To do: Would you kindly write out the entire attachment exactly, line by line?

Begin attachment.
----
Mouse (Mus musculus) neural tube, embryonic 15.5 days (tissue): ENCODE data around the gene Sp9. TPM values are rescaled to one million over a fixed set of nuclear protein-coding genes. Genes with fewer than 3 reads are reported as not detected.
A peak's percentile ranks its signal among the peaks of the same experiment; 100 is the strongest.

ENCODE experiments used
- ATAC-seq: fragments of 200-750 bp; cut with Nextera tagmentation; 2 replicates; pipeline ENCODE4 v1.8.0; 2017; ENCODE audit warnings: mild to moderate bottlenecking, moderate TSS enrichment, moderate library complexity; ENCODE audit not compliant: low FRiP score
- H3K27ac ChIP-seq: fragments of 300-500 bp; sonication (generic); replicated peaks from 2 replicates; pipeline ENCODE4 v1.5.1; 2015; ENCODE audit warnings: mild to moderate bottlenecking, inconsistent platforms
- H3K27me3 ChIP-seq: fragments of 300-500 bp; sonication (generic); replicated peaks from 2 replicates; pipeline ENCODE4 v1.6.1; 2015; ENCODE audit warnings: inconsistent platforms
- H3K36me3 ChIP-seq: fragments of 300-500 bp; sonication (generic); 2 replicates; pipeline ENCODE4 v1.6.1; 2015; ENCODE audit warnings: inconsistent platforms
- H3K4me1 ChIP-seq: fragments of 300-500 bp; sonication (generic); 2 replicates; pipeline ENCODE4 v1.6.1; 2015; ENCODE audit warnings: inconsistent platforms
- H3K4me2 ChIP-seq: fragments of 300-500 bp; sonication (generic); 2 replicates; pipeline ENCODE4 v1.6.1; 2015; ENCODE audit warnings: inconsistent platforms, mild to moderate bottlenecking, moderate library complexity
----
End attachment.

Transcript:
Mouse (Mus musculus) neural tube, embryonic 15.5 days (tissue): ENCODE data around the gene Sp9. TPM values are rescaled to one million over a fixed set of nuclear protein-coding genes. Genes with fewer than 3 reads are reported as not detected.
A peak's percentile ranks its signal among the peaks of the same experiment; 100 is the strongest.

ENCODE experiments used
- ATAC-seq: fragments of 200-750 bp; cut with Nextera tagmentation; 2 replicates; pipeline ENCODE4 v1.8.0; 2017; ENCODE audit warnings: mild to moderate bottlenecking, moderate TSS enrichment, moderate library complexity; ENCODE audit not compliant: low FRiP score
- H3K27ac ChIP-seq: fragments of 300-500 bp; sonication (generic); replicated peaks from 2 replicates; pipeline ENCODE4 v1.5.1; 2015; ENCODE audit warnings: mild to moderate bottlenecking, inconsistent platforms
- H3K27me3 ChIP-seq: fragments of 300-500 bp; sonication (generic); replicated peaks from 2 replicates; pipeline ENCODE4 v1.6.1; 2015; ENCODE audit warnings: inconsistent platforms
- H3K36me3 ChIP-seq: fragments of 300-500 bp; sonication (generic); 2 replicates; pipeline ENCODE4 v1.6.1; 2015; ENCODE audit warnings: inconsistent platforms
- H3K4me1 ChIP-seq: fragments of 300-500 bp; sonication (generic); 2 replicates; pipeline ENCODE4 v1.6.1; 2015; ENCODE audit warnings: inconsistent platforms
- H3K4me2 ChIP-seq: fragments of 300-500 bp; sonication (generic); 2 replicates; pipeline ENCODE4 v1.6.1; 2015; ENCODE audit warnings: inconsistent platforms, mild to moderate bottlenecking, moderate library complexity